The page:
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Last edited 17 May 2017
National Needs Assessment NNA
On 19 October 2016, the National Needs Assessment (NNA) for UK infrastructure was launched following an assessment lasting 15 months in which a wide range of industry experts, investors, environmental, legal and professional bodies, and politicians were engaged.
It was written by Atkins, ICE and ITRC, and the project team included Atkins, ICE, ITRC, KPMG and Pinsent Masons.
The NNA, the first of its kind, outlines the changing demands on the UK’s infrastructure and discusses the steps necessary to create a national system that is ‘efficient, affordable and sustainable’, and delivers on needs until 2050. The report provides a blueprint for an assessment by the government-backed National Infrastructure Commission, due to be published in 2018.
The vision presented by the NNA is one of a nation with balanced economic growth, thriving communities and a low carbon future.
In order to create a stable environment for long-term investments, it suggests a diverse mix of electricity generation based on nuclear, renewables, gas and interconnectors, such as that set out by the Committee on Climate Change:
- 20-25% nuclear.
- 35-40% renewable.
- 25-30% Combined Cycle Gas Turbine.
- 10% interconnection.
A series of recommendations are made to develop infrastructure that will position the UK as an innovative global trading nation in the face of considerable challenges such as climate change and population growth.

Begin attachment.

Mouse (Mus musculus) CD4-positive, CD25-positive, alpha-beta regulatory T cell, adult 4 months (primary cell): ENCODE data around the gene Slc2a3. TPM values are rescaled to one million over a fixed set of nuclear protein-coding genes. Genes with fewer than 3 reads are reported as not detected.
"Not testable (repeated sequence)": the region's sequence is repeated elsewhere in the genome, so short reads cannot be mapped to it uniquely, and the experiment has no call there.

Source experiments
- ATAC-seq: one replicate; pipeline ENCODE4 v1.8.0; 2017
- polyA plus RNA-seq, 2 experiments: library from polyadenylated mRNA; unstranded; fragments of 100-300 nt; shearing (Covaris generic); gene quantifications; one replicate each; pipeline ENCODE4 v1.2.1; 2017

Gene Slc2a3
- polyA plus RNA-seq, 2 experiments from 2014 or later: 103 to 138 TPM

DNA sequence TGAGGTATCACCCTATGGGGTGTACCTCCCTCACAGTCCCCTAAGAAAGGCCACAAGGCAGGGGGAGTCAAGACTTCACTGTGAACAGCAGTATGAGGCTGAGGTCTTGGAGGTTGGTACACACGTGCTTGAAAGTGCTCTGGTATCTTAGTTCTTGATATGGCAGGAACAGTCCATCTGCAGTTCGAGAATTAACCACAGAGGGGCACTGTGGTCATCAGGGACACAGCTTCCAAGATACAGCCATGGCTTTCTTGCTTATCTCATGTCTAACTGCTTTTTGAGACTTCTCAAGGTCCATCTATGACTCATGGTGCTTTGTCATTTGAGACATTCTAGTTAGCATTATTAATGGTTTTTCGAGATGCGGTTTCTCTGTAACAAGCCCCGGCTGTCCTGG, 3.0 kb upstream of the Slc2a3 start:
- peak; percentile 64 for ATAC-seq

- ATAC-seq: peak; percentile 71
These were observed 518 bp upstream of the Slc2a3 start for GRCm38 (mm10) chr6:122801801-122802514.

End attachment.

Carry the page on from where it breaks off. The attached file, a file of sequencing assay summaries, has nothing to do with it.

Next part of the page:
Key findings from the report include:
- There is a need for a long-term strategic approach to infrastructure provision.
- The government must commit to stable policies for infrastructure which transcend political cycles, particularly for energy.
- Future infrastructure needs are intertwined, and this requires an integrated cross-sectoral approach.
- Infrastructure funding models need to evolve in line with technological innovation.
- New and retrofitted buildings should take advantage of the opportunities for innovation in terms of ultra-fast digital connectivity, smarter use of energy and storage, and reuse of rainwater and sewage.
- Innovation and training is the key to reducing the cost of building and operating infrastructure.
Sir John Armitt, Chair of the NNA and President of the Institution of Civil Engineers (ICE), said: "The country needs a clear strategy, management and establishment of critical standards for our infrastructure to sustain and improve quality of life and business competitiveness in a modern and evolving world. If we don't, we will lose out on many opportunities, particularly in a post-Brexit economy."
For more information and to download the NNA’s report, click here.
 Related articles on Designing Buildings Wiki
- Articles by ICE on Designing Buildings Wiki.
- Brexit - The case for infrastructure.
- Construction 2025.
- Government Construction Strategy.
- Growth and Infrastructure Act.
- Infrastructure and Projects Authority.
- National Infrastructure Commission.
- National Infrastructure Plan.
- Overcoming the challenges of Brexit.
- Place infrastructure at the heart of economic policy.
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